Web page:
Gerhard van der Linde recently joined the firm’s ranks of registered architects. Today we celebrate his accomplishments.
Gerhard joined Payette as a designer in the spring of 2013. He has worked on the University of Texas at Austin College of Natural Sciences Master Space Plan and the Visioning Study for the School of Public Health at the University of Washington in Seattle. He is currently involved with the PSD, IME and CI Strategic Planning Study at University of Chicago, the UT Austin College of Liberal Arts Master Space Plan and an in-house research project on collaboration spaces.
Gerhard received a Master of Social Sciences degree in Psychology from the University of the Free State in 2005 and a Master of Architecture degree from MIT in 2010. He is a member of the AIA and an Associate member of the American Psychological Association. Currently, he is developing the curriculum for the Environment and Behavior studio-lab to be presented as part of the Design for Human Health program at the Boston Architectural College.
What inspires you?
The thought of all the things—big and small— that remain unknown to me inspires, and constrains me.
What is the best part of your job?
After wrestling with a mass of tangled and seemingly unrelated data, with the involvement and insight of many other incredibly talented colleagues, to see patterns and trends surface that enable us to help clients plot a course for the future.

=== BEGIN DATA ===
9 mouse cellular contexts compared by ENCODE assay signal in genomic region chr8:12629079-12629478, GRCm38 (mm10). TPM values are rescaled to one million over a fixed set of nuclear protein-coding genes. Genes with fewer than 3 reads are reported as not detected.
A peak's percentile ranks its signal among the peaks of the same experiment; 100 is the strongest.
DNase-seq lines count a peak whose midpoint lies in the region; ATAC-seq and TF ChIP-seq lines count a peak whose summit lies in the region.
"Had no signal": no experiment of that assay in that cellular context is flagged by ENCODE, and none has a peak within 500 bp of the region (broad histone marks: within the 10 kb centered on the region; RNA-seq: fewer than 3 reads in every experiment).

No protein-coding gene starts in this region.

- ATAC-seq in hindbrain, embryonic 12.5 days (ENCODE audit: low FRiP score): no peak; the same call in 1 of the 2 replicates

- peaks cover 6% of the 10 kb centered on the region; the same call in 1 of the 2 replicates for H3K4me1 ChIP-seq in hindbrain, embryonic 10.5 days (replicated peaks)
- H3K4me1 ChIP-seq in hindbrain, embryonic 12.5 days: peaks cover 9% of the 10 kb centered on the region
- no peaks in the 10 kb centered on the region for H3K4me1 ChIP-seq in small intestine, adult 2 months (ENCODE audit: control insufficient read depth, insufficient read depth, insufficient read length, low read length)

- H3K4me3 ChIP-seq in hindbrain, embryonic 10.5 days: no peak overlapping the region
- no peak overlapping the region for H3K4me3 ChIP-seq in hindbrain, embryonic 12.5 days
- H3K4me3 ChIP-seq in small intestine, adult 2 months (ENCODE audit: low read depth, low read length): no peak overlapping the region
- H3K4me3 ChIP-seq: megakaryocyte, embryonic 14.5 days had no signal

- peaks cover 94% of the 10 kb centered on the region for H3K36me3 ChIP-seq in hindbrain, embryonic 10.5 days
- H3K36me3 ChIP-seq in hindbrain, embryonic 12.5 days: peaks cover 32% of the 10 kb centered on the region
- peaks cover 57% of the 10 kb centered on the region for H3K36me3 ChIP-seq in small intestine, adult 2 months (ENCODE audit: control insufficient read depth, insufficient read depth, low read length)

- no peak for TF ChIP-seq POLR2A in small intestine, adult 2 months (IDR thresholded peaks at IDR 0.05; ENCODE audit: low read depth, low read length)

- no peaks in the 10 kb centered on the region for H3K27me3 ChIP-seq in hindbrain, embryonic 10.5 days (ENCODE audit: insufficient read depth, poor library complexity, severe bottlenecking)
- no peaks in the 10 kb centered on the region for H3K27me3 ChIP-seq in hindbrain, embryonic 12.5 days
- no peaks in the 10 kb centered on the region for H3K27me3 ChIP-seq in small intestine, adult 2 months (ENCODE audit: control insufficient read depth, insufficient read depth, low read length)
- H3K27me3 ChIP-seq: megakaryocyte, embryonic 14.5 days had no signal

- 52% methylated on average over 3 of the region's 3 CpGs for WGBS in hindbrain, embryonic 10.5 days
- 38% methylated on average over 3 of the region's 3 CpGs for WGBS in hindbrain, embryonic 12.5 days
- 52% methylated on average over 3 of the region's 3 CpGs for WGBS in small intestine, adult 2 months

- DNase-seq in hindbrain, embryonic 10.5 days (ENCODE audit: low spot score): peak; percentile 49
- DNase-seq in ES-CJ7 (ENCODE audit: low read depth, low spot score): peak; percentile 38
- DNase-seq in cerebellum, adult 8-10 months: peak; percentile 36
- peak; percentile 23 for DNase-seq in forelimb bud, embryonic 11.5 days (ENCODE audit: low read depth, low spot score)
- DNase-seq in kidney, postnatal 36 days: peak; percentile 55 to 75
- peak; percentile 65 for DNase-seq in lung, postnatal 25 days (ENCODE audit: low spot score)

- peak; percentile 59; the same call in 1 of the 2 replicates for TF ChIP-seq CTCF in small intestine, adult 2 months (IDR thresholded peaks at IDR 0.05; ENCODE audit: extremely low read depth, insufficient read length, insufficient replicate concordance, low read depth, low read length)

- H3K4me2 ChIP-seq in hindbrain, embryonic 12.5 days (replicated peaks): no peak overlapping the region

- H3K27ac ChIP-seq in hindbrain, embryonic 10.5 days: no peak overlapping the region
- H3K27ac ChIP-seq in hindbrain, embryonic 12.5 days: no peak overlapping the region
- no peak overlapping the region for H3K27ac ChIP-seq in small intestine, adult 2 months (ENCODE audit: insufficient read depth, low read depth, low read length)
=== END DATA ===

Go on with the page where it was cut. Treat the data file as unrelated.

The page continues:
What is the most important thing you’ve learned so far?
That all aspects of design, whether it is sketching through a problem, or analyzing data that leads to the questions we need to ask, take time. When one rushes through these initial phases to get to the “real” work, it is easy to miss the unique opportunities a project offers. Similarly, I’ve learned not to judge an idea or solution based on its apparent simplicity.
The sky is the limit: if you could design or redesign anything, what would it be?
Views of what the future can—or should—be. As designers and architects, it is easy to default to the general agendas of our present time when thinking about the future. Architecture, however, is one of those rare fields where we have the opportunity to envision, albeit imperfectly, the future of our world with an optimistic realism. We need to acknowledge that, on the scale of world history, our individual impacts are miniscule, and ask ourselves: what is the vision of the future that guides my efforts? I think it is partly this conviction about the future that determines the impact, relevance, value and permanence of our work. Shaping this conviction is the most important, and most difficult, design project.